For audiobook fans, the book has two options – single narrator version read by Cristofer Jean and audio drama from Graphic Audio. I have Cristofer Jean’s version which is well read from Audible.com. The Graphic Audio version is now available as a complete set (I want to get that box set). Both are great depending upon your taste.

In conclusion, this quick page turner is a must read. As always beg, borrow, or buy this book.

Click Here to visit Brent Weeks website.
Do not forget to sign up on the forums, you can interact with the author there.

Click Here to visit Graphic Audio site for The Black Prism.

Click Here to visit Audible.com page for The Black Prism.

Jatinder PS Nagi
January 6, 2012

The Alloy of Law by Brandon Sanderson…

This review is rather late, but the vast reading list I had during later half of 2011 and the release of Battlefield 3 game caused this delay. I was able to finish The Alloy of Law by Brandon Sanderson during my vacations.

Absolutely amazing.

The Alloy of Law takes place 3 centuries after The Well of Ascension in the Mistborn universe. World has changed and Kelsier, Vin, Elend, Sazed, Spook, and the rest are now part of history or religion. Mistborns (Allomancers who can burn all metals) are now found in legends and stories. Mostly, the world now has Mistings (Allomancers who can burn only one metal) or Feruchemists (who can use the metal to safe keep few traits); and few rare individuals who are both (Twinborns). The line of the allomancy is getting thin in bloodlines.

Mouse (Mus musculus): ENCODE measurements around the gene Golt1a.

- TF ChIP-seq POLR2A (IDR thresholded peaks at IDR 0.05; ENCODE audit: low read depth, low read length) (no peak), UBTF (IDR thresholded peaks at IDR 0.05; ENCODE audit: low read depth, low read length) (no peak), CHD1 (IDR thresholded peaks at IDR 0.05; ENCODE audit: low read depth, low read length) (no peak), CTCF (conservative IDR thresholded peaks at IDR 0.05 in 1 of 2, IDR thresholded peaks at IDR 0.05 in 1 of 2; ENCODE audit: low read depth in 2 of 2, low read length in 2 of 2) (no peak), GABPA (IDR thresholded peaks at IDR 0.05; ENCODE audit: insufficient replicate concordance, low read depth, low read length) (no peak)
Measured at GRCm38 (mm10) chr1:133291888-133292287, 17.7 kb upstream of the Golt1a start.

The cities are on the verge of modernization, railways are coming, horse carts will soon be things of the past. There are beaurocratic governments and few nobles have bigger hand in the government. Things have started to slip; nobel houses are competitive (similar to Lord Ruler’s times, as in Mistborn) and corruption has been creeping in.

The lands beyond the cities are called Roughs. The Roughs is where crime and criminals escape the law (and the cities). Few nobles give up the competitive life of the city, and become lawmen of the Roughs to bring these criminals to justice to create a better safer world.

One such is Lord Waxilliam Ladrian (or Wax), a twinborn of reputed nobel house. The predictability of the Roughs makes him feel safe there. His righteousness and honesty has brought many criminals to justice and that makes him a legend in the cities. An unexpected accidental death of his whole family forces him to retire as a lawman, and return to the city to take the reins of his house, which is undergoing financial troubles. In order to get his house of financial trouble, he starts to consider a mutually beneficial matrimonial alliance with another house.